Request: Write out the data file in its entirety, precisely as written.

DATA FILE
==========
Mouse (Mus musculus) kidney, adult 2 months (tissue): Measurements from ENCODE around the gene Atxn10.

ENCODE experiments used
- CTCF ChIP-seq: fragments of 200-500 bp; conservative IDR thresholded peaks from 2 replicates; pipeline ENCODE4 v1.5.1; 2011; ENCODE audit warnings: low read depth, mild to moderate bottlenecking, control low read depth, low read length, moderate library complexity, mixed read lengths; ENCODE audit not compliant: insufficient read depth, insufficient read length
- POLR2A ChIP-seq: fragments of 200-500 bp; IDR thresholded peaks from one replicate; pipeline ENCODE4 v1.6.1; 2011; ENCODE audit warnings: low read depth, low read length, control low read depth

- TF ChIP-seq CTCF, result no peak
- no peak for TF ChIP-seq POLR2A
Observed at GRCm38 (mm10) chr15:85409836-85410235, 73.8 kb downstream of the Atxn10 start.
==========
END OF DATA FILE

Mouse (Mus musculus) kidney, adult 2 months (tissue): Measurements from ENCODE around the gene Atxn10.

ENCODE experiments used
- CTCF ChIP-seq: fragments of 200-500 bp; conservative IDR thresholded peaks from 2 replicates; pipeline ENCODE4 v1.5.1; 2011; ENCODE audit warnings: low read depth, mild to moderate bottlenecking, control low read depth, low read length, moderate library complexity, mixed read lengths; ENCODE audit not compliant: insufficient read depth, insufficient read length
- POLR2A ChIP-seq: fragments of 200-500 bp; IDR thresholded peaks from one replicate; pipeline ENCODE4 v1.6.1; 2011; ENCODE audit warnings: low read depth, low read length, control low read depth

- TF ChIP-seq CTCF, result no peak
- no peak for TF ChIP-seq POLR2A
Observed at GRCm38 (mm10) chr15:85409836-85410235, 73.8 kb downstream of the Atxn10 start.